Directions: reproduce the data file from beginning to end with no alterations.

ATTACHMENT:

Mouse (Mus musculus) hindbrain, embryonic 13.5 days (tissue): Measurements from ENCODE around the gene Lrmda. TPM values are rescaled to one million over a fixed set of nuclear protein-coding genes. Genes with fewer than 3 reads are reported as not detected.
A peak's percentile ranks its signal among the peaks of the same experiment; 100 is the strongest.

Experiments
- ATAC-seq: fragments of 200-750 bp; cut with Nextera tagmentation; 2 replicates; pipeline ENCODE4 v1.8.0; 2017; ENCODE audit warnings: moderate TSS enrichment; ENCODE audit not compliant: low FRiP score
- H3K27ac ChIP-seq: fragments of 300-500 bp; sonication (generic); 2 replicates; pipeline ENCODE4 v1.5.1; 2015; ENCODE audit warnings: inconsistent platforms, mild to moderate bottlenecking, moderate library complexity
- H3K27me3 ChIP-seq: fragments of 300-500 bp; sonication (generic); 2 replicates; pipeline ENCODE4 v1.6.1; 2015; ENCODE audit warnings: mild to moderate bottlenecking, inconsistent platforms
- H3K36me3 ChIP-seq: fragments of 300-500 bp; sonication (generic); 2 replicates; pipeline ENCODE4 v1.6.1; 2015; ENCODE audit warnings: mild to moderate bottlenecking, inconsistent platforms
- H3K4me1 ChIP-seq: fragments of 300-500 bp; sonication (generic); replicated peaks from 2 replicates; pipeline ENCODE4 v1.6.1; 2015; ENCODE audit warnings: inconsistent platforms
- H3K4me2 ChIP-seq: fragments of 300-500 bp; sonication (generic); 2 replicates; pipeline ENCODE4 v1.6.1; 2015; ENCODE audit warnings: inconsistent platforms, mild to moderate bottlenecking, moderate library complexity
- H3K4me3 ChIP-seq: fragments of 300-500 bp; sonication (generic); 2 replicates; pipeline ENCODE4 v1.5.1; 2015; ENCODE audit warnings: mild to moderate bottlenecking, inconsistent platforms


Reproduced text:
Mouse (Mus musculus) hindbrain, embryonic 13.5 days (tissue): Measurements from ENCODE around the gene Lrmda. TPM values are rescaled to one million over a fixed set of nuclear protein-coding genes. Genes with fewer than 3 reads are reported as not detected.
A peak's percentile ranks its signal among the peaks of the same experiment; 100 is the strongest.

Experiments
- ATAC-seq: fragments of 200-750 bp; cut with Nextera tagmentation; 2 replicates; pipeline ENCODE4 v1.8.0; 2017; ENCODE audit warnings: moderate TSS enrichment; ENCODE audit not compliant: low FRiP score
- H3K27ac ChIP-seq: fragments of 300-500 bp; sonication (generic); 2 replicates; pipeline ENCODE4 v1.5.1; 2015; ENCODE audit warnings: inconsistent platforms, mild to moderate bottlenecking, moderate library complexity
- H3K27me3 ChIP-seq: fragments of 300-500 bp; sonication (generic); 2 replicates; pipeline ENCODE4 v1.6.1; 2015; ENCODE audit warnings: mild to moderate bottlenecking, inconsistent platforms
- H3K36me3 ChIP-seq: fragments of 300-500 bp; sonication (generic); 2 replicates; pipeline ENCODE4 v1.6.1; 2015; ENCODE audit warnings: mild to moderate bottlenecking, inconsistent platforms
- H3K4me1 ChIP-seq: fragments of 300-500 bp; sonication (generic); replicated peaks from 2 replicates; pipeline ENCODE4 v1.6.1; 2015; ENCODE audit warnings: inconsistent platforms
- H3K4me2 ChIP-seq: fragments of 300-500 bp; sonication (generic); 2 replicates; pipeline ENCODE4 v1.6.1; 2015; ENCODE audit warnings: inconsistent platforms, mild to moderate bottlenecking, moderate library complexity
- H3K4me3 ChIP-seq: fragments of 300-500 bp; sonication (generic); 2 replicates; pipeline ENCODE4 v1.5.1; 2015; ENCODE audit warnings: mild to moderate bottlenecking, inconsistent platforms